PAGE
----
Although John Yuyi is shy in the manner she presents herself, her visual language is clearly a different one. Next to the colorful intersection between fashion and art and the use of everyday objects with relation to various elements of digitalization, another important tool is the representation of the self, of the skin, of the body, of her body. “I am generally very attracted by bodies and the skin. We are all human, so once people see something with body and skin, they will have a mutual understanding between the art and themselves,” she says. For her Skin on Skin project, Yuyi applied nude pictures of herself on pieces of meat and fish. A pin-up on a piece of skin, if you will.
I don’t care that much about what people think of me. People will always judge what they do not understand.
There is no doubt about the amount of creative outlet that this artist needs. But after all, the expression through her art is also a matter of pure necessity for John Yuyi. A few years ago, she was diagnosed with bipolar disorder, which, in phases, lets her go from one extreme emotional state to the other, from hyper activeness to complete depression. John Yuyi speaks openly about her disorder, she has learned to accept it and to live with it. “I think people can sense that I have a mental problem, that I am kind of crazy.“ We both laugh, nevertheless understanding the enormous impact the disorder must have on her everyday life and wellbeing. “I think this is the one reason why I am being so productive. Last year, when it got really bad, I kept busy through work to ease my anxiety and to try and keep everything negative out,” she explains.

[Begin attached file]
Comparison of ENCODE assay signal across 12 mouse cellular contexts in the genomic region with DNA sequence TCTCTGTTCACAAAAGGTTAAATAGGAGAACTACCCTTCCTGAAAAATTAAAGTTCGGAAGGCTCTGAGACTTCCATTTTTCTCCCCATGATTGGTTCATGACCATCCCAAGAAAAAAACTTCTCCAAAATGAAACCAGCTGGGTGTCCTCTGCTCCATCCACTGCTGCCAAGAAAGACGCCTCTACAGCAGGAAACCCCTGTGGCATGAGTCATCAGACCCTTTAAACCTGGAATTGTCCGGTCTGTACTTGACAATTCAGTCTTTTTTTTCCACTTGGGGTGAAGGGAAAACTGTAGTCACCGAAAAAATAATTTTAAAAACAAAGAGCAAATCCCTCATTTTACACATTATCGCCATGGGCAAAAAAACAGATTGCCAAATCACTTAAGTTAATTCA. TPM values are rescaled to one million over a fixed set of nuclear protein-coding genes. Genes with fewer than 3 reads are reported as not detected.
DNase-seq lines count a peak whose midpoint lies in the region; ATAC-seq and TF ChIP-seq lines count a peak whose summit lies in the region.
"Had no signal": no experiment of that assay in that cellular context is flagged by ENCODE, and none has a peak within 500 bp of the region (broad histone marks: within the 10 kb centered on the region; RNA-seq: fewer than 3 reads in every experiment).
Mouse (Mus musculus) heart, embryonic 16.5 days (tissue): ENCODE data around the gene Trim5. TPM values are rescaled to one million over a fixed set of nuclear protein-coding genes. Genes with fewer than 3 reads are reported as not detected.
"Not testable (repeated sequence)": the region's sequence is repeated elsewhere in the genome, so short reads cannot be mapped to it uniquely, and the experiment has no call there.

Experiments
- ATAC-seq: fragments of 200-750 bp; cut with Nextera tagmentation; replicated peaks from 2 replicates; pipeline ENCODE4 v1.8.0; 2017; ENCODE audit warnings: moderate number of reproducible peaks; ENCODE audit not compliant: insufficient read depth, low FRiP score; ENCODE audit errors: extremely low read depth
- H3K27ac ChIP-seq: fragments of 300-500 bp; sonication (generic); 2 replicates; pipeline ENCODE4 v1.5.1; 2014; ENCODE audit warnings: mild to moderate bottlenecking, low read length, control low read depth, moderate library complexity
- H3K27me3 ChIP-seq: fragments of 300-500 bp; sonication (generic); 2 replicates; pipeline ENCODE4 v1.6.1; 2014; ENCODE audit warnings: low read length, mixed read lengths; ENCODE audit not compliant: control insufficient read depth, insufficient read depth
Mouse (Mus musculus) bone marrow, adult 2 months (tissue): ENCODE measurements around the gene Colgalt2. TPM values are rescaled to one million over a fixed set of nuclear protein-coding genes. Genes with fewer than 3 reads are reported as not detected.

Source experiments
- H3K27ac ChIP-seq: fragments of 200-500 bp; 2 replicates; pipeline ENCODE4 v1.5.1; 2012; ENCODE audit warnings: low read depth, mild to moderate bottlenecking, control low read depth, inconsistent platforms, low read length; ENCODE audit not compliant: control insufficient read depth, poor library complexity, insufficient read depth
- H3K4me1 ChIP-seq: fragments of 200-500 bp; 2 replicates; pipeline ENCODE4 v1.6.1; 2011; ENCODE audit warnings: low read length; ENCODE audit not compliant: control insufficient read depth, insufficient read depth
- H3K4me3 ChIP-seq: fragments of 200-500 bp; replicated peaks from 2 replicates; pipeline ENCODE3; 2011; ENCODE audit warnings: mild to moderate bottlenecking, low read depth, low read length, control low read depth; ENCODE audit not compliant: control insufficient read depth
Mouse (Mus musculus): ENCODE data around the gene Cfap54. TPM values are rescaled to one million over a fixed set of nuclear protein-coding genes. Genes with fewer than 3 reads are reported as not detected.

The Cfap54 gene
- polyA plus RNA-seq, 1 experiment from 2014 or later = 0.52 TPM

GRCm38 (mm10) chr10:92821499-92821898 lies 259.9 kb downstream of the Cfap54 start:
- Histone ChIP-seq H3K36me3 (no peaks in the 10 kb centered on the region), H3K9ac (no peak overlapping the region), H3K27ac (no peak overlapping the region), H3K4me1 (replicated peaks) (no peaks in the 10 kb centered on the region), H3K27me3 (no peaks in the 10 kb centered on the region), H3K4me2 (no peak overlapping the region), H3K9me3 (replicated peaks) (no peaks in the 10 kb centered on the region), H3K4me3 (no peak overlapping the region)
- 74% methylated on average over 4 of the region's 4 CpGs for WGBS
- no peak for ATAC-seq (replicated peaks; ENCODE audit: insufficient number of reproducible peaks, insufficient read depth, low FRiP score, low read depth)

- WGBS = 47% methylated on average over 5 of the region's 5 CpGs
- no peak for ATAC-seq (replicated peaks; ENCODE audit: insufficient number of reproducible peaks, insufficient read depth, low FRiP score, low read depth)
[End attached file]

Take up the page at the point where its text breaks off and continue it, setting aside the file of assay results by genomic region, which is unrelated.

I wonder, whether her constant exposure to the internet goes well with such a state of mind, but Yuyi’s attitude towards the digital world is positive, and her work is not meant as a critique towards the system. She rather sees it as an opportunity for self-marketing and economic independence. “I feel it is something very positive, that, in this generation, you don’t need to have a gallery or an agent to present yourself. You can simply do it through a social media platform. And even though you are not paying anything, you still have your audience and different opportunities.” While the feedback towards her work from her followers is positive, there was one situation that was less affirmative. A while ago, John Yuyi gave an interview to the BBC. Knowing that a news channel has a different audience than her own Instagram account, the negative feedback via the BBC’s Facebook page did not take her by surprise. “I don’t care that much about what people think of me. People will always judge what they do not understand,” she states. “But something was interesting. Some comments read something like: “I really hate people saying that they are artists, but they don’t have talent.“ These sorts of remarks all came from Asian people. Which is basically the confirmation of what I had said in the beginning, and how people from Asia value art differently and how it is not seen as something good, to present yourself as a contemporary artist,” she explains, seeming more happy than taken aback by the critic. She seems to be fully at ease with the democratic manner of free speech within the digital world, but, has yet to discover that the originality she applies to her thoughts and ideas is, in fact, that of a true artist.
This Feature Got Published in TheArtGorgeous Magazine#2 to Download e-version click here
Writer ANNELI BOTZ
photos vis John Yuyi